Fig. 1. Merle Wheeler enjoying one of his favorite activities,
"dome running" near Navajo Canyon (N. Ensslin photo, 1973).

Many of the club's canyon trips have tried to emulate Merle Wheeler's enthusiasm for slot canyons. Some trips, like upper Kaibito Creek and the Black Hole in White Canyon, have involved getting into deep, dark, wet slots. These trips required carrying waterproof packs, ropes, and equipment for rappelling, jumaring, or setting anchors. The reward for all of this effort is an almost other-worldly experience, totally removed from the ordinary. Norbert Ensslin remembers that "When you jump into a dark pool of water in a deep slot and sink in over your head, suspended in total cold darkness for a moment, the rest of the world seems very far away!" Even on a hot summer day, some of the deepest slot canyons are so cold that wet suits or dry suits are needed to get through without risking hypothermia. When Jan Studebaker and Norbert Ensslin reached the exit of a slot canyon near Navajo Mountain, they were so cold that they just threw their packs into the last plunge pool, jumped in, and quickly swam across to lie down on a small sunny beach. While they were trying to get warm, they heard a loud, continuous knocking noise. Norbert's legs were shaking uncontrollably and one of his knees was knocking against a small rock!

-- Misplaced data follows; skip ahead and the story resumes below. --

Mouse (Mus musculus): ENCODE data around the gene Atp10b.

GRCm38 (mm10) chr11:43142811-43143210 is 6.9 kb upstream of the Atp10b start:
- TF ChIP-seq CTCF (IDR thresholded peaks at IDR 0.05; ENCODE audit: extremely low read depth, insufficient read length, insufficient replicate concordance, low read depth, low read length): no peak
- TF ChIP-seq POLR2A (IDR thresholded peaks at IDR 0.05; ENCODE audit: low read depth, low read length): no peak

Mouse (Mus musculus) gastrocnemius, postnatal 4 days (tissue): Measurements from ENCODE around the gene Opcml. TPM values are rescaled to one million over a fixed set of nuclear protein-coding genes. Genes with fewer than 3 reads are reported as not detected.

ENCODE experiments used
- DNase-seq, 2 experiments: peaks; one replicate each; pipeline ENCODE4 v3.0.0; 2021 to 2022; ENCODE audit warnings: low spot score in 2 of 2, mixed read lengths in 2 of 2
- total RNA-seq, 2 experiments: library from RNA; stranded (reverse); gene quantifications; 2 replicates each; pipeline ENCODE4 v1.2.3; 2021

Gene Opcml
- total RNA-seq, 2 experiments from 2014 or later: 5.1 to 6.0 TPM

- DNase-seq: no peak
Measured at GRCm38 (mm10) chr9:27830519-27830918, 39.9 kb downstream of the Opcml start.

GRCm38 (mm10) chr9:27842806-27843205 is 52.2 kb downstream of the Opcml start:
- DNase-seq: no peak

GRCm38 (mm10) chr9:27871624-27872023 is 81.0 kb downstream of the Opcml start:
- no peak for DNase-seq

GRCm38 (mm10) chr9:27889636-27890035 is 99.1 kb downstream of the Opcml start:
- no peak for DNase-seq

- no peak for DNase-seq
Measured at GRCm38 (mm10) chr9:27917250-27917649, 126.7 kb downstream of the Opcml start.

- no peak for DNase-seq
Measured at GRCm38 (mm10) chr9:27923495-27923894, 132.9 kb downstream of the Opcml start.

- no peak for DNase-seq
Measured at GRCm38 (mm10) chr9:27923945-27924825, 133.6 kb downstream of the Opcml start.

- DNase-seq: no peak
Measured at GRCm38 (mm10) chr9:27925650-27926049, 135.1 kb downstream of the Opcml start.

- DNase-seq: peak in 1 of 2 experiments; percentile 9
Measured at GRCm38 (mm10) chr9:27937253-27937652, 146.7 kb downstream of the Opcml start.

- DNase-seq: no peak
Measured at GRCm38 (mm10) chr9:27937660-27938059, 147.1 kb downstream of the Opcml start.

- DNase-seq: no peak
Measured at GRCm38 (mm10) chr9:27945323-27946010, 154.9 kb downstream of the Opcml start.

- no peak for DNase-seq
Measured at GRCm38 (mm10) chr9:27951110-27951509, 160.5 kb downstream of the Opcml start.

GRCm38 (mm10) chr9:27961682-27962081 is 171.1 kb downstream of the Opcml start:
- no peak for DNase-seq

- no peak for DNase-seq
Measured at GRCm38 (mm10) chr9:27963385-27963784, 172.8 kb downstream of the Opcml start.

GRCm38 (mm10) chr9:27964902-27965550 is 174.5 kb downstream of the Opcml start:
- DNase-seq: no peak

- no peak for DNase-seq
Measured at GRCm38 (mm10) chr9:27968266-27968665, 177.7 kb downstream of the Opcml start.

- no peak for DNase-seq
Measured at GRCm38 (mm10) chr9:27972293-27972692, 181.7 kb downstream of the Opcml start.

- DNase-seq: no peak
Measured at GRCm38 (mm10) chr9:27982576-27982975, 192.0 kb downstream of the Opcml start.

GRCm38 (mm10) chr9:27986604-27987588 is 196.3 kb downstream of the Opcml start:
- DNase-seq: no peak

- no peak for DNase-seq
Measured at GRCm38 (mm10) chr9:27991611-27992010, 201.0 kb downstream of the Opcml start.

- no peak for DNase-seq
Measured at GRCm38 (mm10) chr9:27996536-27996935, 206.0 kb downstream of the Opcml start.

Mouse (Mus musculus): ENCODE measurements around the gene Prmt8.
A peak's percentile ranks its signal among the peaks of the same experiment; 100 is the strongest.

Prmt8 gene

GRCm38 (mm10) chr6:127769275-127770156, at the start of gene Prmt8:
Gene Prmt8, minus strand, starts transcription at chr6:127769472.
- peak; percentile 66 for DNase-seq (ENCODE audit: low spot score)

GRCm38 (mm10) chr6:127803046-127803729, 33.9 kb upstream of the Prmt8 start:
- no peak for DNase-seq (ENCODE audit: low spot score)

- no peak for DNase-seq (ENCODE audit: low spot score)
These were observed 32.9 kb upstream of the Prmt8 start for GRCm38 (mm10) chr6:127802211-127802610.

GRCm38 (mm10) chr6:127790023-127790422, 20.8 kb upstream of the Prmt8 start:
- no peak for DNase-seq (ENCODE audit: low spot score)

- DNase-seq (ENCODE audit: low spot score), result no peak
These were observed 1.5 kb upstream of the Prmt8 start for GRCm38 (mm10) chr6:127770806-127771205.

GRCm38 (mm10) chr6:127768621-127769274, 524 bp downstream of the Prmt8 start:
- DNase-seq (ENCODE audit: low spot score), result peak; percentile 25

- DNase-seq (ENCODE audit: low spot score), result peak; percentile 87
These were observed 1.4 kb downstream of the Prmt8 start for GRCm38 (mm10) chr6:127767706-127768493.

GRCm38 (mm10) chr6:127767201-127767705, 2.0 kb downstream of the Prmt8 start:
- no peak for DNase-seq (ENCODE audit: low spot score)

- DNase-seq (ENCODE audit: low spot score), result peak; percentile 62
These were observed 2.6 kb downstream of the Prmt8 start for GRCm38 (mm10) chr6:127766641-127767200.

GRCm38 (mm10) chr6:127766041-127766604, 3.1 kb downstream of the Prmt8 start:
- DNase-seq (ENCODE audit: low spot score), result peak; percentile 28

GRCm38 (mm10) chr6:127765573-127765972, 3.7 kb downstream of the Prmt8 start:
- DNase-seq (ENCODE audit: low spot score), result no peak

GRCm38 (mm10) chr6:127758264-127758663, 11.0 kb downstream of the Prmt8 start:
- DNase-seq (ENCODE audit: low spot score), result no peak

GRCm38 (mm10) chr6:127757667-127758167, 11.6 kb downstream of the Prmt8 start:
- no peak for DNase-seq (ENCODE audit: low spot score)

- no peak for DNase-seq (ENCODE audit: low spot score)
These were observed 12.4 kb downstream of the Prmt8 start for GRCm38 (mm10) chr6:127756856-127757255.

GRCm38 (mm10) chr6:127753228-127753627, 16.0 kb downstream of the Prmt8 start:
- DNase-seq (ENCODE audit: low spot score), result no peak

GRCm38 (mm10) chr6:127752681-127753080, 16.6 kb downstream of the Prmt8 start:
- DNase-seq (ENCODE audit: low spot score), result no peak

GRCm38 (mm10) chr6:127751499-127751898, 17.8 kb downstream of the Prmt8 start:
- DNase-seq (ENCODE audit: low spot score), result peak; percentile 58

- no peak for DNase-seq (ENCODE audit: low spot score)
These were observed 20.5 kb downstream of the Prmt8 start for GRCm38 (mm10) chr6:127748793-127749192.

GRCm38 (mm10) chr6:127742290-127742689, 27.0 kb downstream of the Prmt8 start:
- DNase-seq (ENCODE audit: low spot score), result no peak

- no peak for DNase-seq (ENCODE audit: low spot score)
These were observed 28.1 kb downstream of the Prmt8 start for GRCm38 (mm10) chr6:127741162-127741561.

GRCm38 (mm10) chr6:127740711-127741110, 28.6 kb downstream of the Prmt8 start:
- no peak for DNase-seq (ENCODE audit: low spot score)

Fig. 2. Kurt Short playing the slots in a narrow canyon near Navajo Mountain.
He's wearing an upper body wet suit, and pushing his pack along ahead of him